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New Pump-Probe Technique Improves Imaging Spectroscopy

Photonics Spectra
Jan 2005
Richard Gaughan

Pump-probe spectroscopy offers details about photochemical or photophysical reactions in a narrow slice of time, but reconstructing a reaction sequence takes a series of exposures, leading to photofatigue of the sample and other logistic problems. Now scientists at Yokohama National University in Japan and the University of Florida in Gainesville have developed a technique that makes a spectroscopic record of an entire sequence of intermediate steps within a reaction.

The team, led by Jun Takeda, an associate professor in the department of physics at Yokohama National University, uses 100-fs pulses of 800-nm light as the source for both pump and probe beams. A series of Spectra-Physics lasers generate the pulses.

A Tsunami Ti:sapphire laser produces the initial pulse, which is amplified in a Spitfire regenerative amplifier. The resulting train of pulses is split: One portion is directed right to the sample and the other, to a water cell. Interactions within the water cell convert the monochromatic source into a white-light pulse, which is directed to the sample at an angle with respect to the pump. Cylindrical lenses focus both beams so that they strike the sample in overlapping lines.

At a given instant, only one portion of the white-light probe beam will interact with the excited sample. As time passes, the probe beam continues to propagate through the excited sample, but the interaction region has shifted because of the angle between pump and probe beams. Each physical location of the sample has a different pump-probe delay time. Temporal information is spatially encoded.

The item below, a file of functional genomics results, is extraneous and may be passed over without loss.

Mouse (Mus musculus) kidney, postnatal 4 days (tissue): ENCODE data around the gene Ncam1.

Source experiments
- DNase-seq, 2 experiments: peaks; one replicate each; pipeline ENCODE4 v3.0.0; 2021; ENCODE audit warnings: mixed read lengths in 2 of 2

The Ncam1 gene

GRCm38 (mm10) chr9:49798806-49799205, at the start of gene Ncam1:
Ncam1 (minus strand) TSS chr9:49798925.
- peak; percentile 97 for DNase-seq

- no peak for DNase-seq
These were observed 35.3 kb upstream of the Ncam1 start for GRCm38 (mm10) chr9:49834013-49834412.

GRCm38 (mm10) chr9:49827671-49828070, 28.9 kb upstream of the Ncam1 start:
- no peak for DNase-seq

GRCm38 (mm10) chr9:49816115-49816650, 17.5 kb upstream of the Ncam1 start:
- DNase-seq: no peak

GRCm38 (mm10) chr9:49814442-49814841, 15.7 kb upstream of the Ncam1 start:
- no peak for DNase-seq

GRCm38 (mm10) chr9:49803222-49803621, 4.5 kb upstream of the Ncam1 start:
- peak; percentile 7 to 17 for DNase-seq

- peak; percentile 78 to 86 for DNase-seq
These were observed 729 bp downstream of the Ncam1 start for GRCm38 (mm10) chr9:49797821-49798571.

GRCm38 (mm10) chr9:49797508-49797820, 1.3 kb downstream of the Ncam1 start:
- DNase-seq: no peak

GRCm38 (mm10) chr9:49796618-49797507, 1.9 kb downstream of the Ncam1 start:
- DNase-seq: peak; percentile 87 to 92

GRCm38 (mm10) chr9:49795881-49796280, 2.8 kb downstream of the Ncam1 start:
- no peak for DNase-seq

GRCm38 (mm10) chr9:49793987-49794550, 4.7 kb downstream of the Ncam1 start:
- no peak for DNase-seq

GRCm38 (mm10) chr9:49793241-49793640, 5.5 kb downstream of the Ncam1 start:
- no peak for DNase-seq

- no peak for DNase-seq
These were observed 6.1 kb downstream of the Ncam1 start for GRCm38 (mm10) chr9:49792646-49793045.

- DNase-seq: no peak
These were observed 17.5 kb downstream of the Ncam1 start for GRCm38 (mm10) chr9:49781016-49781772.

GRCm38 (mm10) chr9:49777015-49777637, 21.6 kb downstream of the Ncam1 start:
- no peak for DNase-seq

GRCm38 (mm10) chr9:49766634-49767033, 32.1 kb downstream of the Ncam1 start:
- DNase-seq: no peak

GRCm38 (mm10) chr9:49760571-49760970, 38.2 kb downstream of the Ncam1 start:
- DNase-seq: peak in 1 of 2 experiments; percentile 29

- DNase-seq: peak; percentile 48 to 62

The probe light transmitted through the sample is fed into the entrance slit of an Acton Research SpectraPro-300i 0.3-m grating monochromator, coupled to a 1340 × 1300-pixel Princeton Instruments UV-coated CCD detector. The CCD records a two-dimensional image, with wavelength on one axis and sample position on the other. But the angled beams have already spatially encoded the temporal information, so one 2-D exposure of the CCD represents the time history of absorption within the sample. With a 20.6° angle, the geometry results in a time resolution of 200 to 300 fs and a total frame exposure of about 5 ps.

To demonstrate the advantages of the system, Takeda's team investigated the spectroscopic evolution of absorbance in beta-carotene. The system accumulated data in 30 to 60 s of exposure to the 1-kHz pump-probe beams. Several sets of data were acquired and linked to generate the absorbance profile as a function of time for 25 ps after exposure to the pump beam. The data compared well to that generated by traditional pump-probe techniques, with the significant difference being that the traditional technique would have required an accumulation time of approximately 10 hours.

Takeda said that the new approach offers benefits in applications involving irreversible photochemical reactions such as photoaddition, photodissociation and photochromism in solid-state materials. Moreover, he believes that the team is just a couple of months away from gathering pump-probe data in nearly single-shot detection with refinements to the setup.

The technique does require a particular sample geometry -- specifically, a 5-mm homogeneous area in the sample -- and precise alignment is crucial for getting a good time resolution. Nevertheless, Takeda summarized the development simply: "We believe that this technique is better than the conventional one."


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